How Can Stimulus Packages Help Solve Climate Change?

The $2 trillion stimulus package passed by U.S. lawmaker is the largest stimulus bill in modern history. For environment and renewable energy activists, the outcome of the relief bill is mixed, although some of them called it a “draw” with polluting industries.

The aviation industry is one of the most significant beneficiaries, with about $58 billion designated for commercial and cargo airlines, as well as airline contractors. The $17 billion that is meant to be “critical for maintaining national security” seems to be crafted largely for the airplane producer Boeing, according to the Washington Post. “There are no similar provisions in the bill for other large industries,” said Doug Parker, the CEO of American Airline.

By the looks of it, the relief bill is not even close to tipping over to the side of sustainable development. Sustainable industries such as wind and solar industries face a stark reality: not only are they far from getting the benefits proportional to those received by the aviation industry, but they are also at risks of losing as much as 50 percent of residential jobs this year, according to an estimation. Tens of thousands of jobs are threatened in the solar industry due to stay-at-home orders and supply chain issues. The implication is troubling, especially when we consider the fact that America’s green economy is worth $1.3 trillion.

As governments start to prepare for economic crisis that can ensue in the following years, Jeff Tollefson highlights that the pandemic could be an unforeseen opportunity to develop renewable energy sources and advance climate goals: an aspect that has not been taken into consideration by the U.S. Congress so far.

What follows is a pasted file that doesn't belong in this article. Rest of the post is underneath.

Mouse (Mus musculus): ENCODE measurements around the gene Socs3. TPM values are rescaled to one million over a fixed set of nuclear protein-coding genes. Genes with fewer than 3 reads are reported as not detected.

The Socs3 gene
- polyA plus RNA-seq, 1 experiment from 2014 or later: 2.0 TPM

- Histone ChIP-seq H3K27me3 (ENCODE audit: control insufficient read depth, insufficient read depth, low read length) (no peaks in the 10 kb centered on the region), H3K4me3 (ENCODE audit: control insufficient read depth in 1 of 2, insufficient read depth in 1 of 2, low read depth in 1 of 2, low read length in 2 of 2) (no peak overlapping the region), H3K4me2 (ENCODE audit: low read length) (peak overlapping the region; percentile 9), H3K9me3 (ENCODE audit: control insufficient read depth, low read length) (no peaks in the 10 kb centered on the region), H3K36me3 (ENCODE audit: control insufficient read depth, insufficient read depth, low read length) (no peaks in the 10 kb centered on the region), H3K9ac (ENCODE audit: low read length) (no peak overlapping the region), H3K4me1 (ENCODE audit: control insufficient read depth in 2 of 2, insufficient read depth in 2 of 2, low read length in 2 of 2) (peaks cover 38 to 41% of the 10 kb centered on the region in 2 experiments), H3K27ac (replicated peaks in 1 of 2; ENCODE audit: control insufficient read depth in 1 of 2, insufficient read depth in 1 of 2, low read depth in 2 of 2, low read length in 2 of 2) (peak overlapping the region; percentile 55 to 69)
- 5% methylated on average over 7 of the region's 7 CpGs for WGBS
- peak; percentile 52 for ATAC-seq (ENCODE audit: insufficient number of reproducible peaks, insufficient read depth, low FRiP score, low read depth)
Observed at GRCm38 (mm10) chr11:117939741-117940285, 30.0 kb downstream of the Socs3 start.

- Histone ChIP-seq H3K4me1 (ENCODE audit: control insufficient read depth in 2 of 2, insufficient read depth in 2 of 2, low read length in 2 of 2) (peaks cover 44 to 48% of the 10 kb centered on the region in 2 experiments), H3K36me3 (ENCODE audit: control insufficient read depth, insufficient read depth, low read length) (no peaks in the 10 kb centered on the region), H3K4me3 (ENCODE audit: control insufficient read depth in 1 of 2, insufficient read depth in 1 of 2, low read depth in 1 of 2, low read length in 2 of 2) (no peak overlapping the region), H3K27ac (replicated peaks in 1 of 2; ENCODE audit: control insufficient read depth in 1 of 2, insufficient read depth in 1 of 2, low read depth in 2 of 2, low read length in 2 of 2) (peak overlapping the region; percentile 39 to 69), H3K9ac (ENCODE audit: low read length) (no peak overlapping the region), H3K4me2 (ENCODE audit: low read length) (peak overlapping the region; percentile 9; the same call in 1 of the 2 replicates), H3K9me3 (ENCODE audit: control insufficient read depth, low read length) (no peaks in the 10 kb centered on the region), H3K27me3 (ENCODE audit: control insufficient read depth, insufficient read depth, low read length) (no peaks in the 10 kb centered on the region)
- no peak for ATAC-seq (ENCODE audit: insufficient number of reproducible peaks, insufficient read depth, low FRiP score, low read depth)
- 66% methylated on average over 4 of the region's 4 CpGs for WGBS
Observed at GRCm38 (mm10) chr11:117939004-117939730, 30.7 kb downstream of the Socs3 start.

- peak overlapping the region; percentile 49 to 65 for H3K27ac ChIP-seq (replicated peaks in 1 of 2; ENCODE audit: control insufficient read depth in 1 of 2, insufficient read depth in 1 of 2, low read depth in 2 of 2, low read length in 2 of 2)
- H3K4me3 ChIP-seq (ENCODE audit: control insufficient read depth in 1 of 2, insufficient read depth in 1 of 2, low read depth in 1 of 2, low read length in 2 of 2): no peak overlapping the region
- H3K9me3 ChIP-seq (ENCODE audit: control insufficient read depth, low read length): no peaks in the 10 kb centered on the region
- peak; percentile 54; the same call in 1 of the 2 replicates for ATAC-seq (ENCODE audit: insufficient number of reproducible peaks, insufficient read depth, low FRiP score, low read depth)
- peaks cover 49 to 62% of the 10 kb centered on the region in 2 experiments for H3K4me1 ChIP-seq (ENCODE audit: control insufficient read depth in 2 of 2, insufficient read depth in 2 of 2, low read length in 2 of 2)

Massive economic bailouts can be used to encourage the development of renewable energy and the construction of green infrastructure — experts learned these lessons from the global economic crisis in 2008. After the crisis, governments devote sizeable portions of their stimulus packages to achieve environmental goals. For example, the European Union uses over two-thirds of its total stimulus spending to encourage energy efficiency. The US stimulus programme enacted under Barack Obama’s administration allocated $16.8 billion for researching energy efficiency and developing renewable energy, as well as investments in green infrastructure.

These measures went a long way in creating employment opportunities and reducing carbon emission. A report written by the International Labour Organization (ILO) asserts that money invested in clean energy can yield twice as many jobs per dollar invested in comparison with the traditional fossil fuel-based energy. And, investments in sustainable power and energy efficiency can create lasting employment gains. In terms of pollution, energy-related carbon dioxide emission in the U.S. decreases from 5,392 million metric tons in 2009 to 5,269 million metric tons in 2018, despite the growing economy.